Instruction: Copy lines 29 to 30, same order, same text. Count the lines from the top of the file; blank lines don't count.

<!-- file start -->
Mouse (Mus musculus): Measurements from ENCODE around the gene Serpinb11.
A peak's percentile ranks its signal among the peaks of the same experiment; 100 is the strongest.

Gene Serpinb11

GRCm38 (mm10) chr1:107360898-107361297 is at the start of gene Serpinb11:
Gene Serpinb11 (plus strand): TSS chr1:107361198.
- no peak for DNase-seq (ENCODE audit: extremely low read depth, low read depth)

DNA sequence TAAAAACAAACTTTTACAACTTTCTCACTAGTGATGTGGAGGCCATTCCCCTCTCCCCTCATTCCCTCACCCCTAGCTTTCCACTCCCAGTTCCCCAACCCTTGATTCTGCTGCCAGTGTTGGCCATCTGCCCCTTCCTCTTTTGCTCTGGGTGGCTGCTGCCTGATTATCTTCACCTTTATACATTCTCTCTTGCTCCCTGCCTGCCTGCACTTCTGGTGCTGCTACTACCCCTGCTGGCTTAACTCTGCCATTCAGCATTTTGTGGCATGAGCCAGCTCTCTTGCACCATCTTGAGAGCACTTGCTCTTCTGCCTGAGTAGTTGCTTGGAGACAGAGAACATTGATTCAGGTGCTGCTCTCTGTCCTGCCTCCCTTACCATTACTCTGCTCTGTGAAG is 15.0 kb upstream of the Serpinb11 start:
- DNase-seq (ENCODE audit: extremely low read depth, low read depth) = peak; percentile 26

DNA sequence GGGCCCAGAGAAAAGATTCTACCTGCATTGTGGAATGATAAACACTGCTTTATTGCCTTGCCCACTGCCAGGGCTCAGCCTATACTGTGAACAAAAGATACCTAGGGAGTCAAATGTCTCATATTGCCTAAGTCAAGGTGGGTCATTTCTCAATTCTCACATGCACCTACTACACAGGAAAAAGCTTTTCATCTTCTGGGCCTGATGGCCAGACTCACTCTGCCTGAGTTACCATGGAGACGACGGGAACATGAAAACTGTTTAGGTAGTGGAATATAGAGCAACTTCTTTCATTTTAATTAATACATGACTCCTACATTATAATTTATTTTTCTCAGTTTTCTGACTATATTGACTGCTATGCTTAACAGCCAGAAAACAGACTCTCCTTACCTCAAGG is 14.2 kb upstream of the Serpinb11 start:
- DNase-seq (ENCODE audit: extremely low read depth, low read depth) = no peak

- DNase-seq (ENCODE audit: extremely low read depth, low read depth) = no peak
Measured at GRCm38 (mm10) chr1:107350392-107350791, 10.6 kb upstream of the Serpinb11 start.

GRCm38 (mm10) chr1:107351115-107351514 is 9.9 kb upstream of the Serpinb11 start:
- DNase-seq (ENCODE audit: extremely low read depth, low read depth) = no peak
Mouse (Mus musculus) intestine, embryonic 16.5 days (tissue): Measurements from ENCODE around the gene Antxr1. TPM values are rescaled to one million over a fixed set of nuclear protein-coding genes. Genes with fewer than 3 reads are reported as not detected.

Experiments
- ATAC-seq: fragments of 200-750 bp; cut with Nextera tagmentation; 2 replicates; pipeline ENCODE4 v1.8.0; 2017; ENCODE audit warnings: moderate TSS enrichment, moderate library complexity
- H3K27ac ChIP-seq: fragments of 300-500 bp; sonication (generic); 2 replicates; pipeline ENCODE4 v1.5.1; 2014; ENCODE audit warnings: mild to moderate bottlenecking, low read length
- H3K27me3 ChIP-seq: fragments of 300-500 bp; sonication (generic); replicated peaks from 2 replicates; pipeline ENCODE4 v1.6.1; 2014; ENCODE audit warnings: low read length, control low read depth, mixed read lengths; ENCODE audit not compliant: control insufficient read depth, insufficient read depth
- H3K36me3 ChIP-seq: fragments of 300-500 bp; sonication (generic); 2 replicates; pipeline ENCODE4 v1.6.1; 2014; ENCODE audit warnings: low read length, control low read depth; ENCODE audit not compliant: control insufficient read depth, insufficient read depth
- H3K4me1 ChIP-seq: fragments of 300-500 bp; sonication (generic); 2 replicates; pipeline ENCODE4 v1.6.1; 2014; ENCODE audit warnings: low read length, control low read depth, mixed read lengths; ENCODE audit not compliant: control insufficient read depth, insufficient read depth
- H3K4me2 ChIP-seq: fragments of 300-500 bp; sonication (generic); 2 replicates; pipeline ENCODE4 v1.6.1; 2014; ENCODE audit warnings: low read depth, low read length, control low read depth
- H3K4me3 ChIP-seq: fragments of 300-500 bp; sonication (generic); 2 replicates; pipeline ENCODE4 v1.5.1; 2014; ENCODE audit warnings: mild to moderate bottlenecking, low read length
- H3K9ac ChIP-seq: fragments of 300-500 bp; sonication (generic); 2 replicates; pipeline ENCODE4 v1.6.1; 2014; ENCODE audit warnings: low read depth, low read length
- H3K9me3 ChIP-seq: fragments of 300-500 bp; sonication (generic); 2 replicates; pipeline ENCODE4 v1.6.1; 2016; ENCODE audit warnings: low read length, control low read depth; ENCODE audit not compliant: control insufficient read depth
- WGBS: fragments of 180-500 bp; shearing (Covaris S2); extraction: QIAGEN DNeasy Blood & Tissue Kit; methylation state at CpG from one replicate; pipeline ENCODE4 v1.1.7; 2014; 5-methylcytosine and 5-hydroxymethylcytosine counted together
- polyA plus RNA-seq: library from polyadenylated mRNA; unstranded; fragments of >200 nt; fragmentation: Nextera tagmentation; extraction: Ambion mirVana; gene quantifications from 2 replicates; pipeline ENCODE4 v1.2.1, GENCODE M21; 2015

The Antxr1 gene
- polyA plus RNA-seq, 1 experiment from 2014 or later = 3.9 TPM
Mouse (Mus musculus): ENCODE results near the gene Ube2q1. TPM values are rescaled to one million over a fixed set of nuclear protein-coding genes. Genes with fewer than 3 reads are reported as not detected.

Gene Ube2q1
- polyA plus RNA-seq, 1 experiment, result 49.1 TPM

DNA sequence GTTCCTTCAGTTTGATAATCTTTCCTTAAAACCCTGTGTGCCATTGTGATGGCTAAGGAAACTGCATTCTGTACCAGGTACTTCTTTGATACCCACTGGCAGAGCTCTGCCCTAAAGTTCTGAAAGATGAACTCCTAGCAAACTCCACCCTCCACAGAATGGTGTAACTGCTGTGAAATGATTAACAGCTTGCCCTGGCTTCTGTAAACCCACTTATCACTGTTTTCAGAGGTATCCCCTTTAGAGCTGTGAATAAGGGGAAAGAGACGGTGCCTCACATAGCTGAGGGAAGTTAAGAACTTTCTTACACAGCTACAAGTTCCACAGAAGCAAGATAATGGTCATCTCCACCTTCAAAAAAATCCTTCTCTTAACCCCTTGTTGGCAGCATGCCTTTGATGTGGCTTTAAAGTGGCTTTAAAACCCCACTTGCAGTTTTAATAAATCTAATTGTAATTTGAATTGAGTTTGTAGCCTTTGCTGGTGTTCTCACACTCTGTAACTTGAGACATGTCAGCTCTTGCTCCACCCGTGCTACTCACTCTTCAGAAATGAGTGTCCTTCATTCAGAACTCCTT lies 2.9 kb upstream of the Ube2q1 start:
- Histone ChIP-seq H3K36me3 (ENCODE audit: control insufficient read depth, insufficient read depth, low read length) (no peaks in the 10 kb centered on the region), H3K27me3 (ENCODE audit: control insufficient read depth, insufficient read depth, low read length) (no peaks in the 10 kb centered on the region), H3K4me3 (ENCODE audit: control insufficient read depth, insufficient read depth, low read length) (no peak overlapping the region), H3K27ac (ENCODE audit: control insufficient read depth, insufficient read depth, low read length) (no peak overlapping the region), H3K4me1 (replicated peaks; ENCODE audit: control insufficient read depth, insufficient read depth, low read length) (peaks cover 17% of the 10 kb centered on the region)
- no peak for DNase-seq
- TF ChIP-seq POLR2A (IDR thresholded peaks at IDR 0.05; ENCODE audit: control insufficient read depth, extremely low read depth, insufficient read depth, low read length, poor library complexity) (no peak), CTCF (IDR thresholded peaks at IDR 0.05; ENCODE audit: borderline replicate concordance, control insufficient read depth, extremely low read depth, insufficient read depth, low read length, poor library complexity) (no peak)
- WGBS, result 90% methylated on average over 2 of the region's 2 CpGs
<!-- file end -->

- polyA plus RNA-seq, 1 experiment from 2014 or later = 3.9 TPM
Mouse (Mus musculus): ENCODE results near the gene Ube2q1. TPM values are rescaled to one million over a fixed set of nuclear protein-coding genes. Genes with fewer than 3 reads are reported as not detected.